Back in Lima, Tina and Artie tie for valedictorian, and then they tie in all the tie-breaking events Sue concocts. Along the way, their renewed friendship—remember, Artie promises to sing the pain away—quickly gives way to some serious animosity. Tina even accidentally pushes Artie out of his wheelchair, and like the moment Rachel slaps Santana, it’s admirably restrained, for Glee at least. No sad pianos. No overblown trauma. Just a momentary break. The final competition is to give a valedictorian speech for Sue’s hand-selected panel of idiots (picking Will, Beiste, and Figgins is yet another example of the show embracing its non-logic). In a tremendous montage, Artie and Tina each devote their speeches to praising the other. Artie says Tina took his broken body into her arms and taught him how to love. “Is it a bridge too far to call Artie Abrams an American hero? I think not.” (Sue: “God, this can’t be happening.”) But there’s tension here. Are they sincerely endorsing each other? Or are they trying to look good in front of their judges? Are they genuinely making up, or are they really the petty people they accuse each other of being? It’d be like Glee to go in either direction, over-the-top sappy or mastermind bitchy. And it depends on the characters having their weekly feuds.
It turns out Artie and Tina were dead serious. Which is to say, this particular history of erratic characterization is swept under the rug. But not before the characters exhume Tina’s goth phase and Artie’s robot legs. Now Glee really is trying to squeeze some deliberate pleasures out of its accidental missteps. Blaine gets to give the valedictorian speech instead, even though he’s third in the class. “I know this sounds like a humblebrag, but honestly I feel like sometimes things just get handed to me.” Ditto prom queen Tina and Broadway star Rachel. But with Blaine, we’re watching Glee go out of its way to uphold the status quo. To mock and mistreat Tina. To give Blaine the solo even when he hasn’t earned it. The show even announces its plans to give Blaine a solo at nationals. Whatever happens can be undone, as long as the show acknowledges it. When Sue asks if her decision sounds fair, Artie says it doesn’t. “Life isn’t fair, Abrams!” shouts Becky. Which is its own silver lining. No matter what happens on Glee, everything can be rewritten.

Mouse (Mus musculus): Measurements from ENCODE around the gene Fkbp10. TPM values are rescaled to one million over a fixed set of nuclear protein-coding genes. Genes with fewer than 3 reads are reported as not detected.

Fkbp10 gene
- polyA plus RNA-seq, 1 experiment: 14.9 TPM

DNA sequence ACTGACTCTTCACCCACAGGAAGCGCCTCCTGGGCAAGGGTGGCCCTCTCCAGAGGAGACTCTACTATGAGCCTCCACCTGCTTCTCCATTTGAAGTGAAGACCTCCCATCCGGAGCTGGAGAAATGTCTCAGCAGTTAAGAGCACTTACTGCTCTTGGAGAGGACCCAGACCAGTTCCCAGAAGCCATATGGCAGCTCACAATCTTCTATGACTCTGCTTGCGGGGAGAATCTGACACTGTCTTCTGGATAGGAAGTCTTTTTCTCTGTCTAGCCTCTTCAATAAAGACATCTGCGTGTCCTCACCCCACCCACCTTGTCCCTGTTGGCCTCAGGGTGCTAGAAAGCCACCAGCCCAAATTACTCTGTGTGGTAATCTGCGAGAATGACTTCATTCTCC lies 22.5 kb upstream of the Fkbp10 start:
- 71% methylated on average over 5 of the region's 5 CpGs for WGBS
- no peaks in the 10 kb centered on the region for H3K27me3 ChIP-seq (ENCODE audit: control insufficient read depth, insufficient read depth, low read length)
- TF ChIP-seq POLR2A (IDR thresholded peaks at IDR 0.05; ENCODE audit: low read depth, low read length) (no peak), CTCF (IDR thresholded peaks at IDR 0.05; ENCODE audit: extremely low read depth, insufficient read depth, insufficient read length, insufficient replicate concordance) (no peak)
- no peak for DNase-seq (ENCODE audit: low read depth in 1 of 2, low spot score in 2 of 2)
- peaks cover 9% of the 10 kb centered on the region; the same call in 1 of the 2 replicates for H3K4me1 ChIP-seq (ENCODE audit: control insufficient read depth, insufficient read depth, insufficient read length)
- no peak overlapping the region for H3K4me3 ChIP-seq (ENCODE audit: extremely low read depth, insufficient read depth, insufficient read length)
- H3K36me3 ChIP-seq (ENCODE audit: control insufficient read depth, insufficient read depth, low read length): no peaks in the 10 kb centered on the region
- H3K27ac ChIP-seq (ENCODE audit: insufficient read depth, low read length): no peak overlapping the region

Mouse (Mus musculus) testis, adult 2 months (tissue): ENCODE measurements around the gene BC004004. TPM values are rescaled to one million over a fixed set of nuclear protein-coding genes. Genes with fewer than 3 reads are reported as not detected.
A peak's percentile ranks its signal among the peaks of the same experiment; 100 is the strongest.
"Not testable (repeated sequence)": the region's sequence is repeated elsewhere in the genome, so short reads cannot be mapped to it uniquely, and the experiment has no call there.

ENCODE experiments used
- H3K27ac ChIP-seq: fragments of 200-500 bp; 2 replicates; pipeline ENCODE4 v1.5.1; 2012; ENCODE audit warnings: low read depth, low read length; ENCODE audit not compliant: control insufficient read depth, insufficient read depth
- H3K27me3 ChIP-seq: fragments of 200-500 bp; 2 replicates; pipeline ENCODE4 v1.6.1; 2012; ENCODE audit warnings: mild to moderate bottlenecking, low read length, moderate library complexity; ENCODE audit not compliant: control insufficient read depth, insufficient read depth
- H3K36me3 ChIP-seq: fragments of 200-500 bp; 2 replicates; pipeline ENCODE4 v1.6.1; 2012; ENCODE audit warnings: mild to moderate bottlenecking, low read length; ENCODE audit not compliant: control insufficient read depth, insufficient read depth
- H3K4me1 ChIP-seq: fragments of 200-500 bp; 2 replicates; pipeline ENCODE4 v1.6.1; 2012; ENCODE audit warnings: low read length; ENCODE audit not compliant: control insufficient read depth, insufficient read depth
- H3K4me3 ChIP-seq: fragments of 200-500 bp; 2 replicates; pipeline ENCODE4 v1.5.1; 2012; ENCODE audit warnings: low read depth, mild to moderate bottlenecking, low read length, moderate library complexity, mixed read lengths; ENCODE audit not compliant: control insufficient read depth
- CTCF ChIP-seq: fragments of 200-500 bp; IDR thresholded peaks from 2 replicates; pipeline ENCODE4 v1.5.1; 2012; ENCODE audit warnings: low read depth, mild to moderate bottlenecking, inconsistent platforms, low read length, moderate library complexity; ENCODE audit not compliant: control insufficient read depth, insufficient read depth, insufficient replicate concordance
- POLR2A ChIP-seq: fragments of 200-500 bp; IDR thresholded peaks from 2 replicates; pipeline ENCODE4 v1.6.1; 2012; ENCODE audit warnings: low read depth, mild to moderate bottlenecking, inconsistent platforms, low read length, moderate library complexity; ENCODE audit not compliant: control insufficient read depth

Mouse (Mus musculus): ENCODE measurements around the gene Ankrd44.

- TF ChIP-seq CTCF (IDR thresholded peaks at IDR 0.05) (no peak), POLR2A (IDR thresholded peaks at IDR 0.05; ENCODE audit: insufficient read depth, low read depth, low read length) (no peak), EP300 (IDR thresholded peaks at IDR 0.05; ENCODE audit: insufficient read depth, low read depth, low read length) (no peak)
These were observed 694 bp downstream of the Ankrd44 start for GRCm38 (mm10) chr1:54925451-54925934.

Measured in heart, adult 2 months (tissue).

- Oh, and it turns out there’s nothing wrong with Starchild. Like, at all. He managed an interview in the Village Voice. He doesn’t want to take over Kurt’s band. And he’s the latest gay saint on Glee, which at least means Kurt and Blaine can be interesting.
- One of the models on Rachel’s shoot just got case in “AMC’s new show about Victorian prostitutes.”
- Kurt plies Starchild with cucumber sandwiches, the official snack of gay bitchery as evidenced by Oscar Wilde.
- Santana argues that Rachel owes her because bullying made her who she is, the Cassandra July approach to emotional support.
- “No one’s favorite New Direction.” Almost true. I still love Tina.